“No, I capture the moments to encourage other people to see the world.” His smile turned to that sad version. “I’m going to say something, and it’s probably going to offend you. Okay?”
“You’re in college, aren’t you?”
“I would ask why, but I already know the reason.”
His eyes turned ashy like they had a few times during his stories. My heart started to pound. We were about to land.
“You go to college because you don’t know of anything else to do. You think it will help you figure out who you are. A few people might have a plan, but they’re the exceptions. Like me. You go to college to discover what life might be like, but all you discover is debt, stress, and people who don’t actually care about you. You want to learn about the world, but all you learn is how to act and think like everyone else in this society. Where does your knowledge of the world come from? From books and people who have never seen the world but still get up and talk about it because they have been to college, from limited perspectives. From… Ariel?”
All the blood had drained to my feet. Stev’s face was as grave as his eyes. No child-like laughter any more. Then he smiled, and everything turned a bit gentler.
“You okay? Am I being too rude?”
“No. You’re right.” I swallowed hard and nodded. “You’re right.”
“They try to teach you what truth is based from other people and other perspectives, but you have to go out and discover it for yourself. Think for yourself.” He shrugged and leaned back in his seat. “I know some people have to go to learn how to be a doctor, but even then. Doctors learn when they’re in the field. They learn from the real world. Not from the books. I’ve talked to doctors. But I don’t think you’re going to be a doctor, are you.”
“No.” I was shaking. “But books make you smarter.”
“Yeah. But those books had to be written by someone who experienced it, or who experienced something profound enough to make them think of it. And trust me, you could never write everything that’s out in the world into a book.” He sighed. “If you don’t have a reason to stay, then go… You like to read, Ariel? You should read about my inspiration. David Livingstone.”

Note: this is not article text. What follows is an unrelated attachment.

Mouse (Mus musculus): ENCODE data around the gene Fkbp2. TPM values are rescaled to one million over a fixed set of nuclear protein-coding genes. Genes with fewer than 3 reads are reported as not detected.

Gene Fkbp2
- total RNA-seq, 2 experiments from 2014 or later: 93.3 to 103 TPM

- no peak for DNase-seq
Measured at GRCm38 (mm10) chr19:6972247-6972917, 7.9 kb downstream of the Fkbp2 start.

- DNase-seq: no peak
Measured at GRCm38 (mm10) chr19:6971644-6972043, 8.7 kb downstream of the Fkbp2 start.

“A Scottish explorer who went to Africa to help people. The overseers of his group tried to keep him under their reins, but he wasn’t there to play it safe and stay in one spot. So he went out into the jungle to find people he could help, and that’s how he discovered Victoria Falls. I’d like to discover a waterfall someday. Something.”
The flight attendant was talking, and people were getting up and getting their stuff. Stev watched them with glazed eyes.
“Man, I’m tired,” he muttered. He looked back at me and smiled. “You should come with me sometime.”
“Exploring. You know, get a taste for it. I promise, if done right, it’s addicting. And it’s not that expensive.” He looked over my face and started laughing. “I’m still not hitting on you. Man, have you been attacked or something to make you think that everyone’s got their own evil agenda?”
I could feel the blood rise to my cheeks.
“I suppose it is getting bad nowadays. Sorry, like I said. No filter.” He pointed to his head and grinned.
We got our stuff, and we left the plane. It was a small plane. Not much cargo. Not many people.
Stev started walking with his back to me, and my heart jumped several times to my throat. Was he going to leave without at least saying bye? After hugging me?
I lost sight of him in the crowd. My stomach wanted to twist itself in knots, but I tried to convince it that he had only been a friendly stranger on a plane. A friendly, weird stranger. But when I walked in, I saw him ordering a coffee. I was determined to say goodbye. To say thanks. My heart was pounding and my blood was practically frozen, but I needed to do this.
Was Stev too informal? Should I have called him Steve!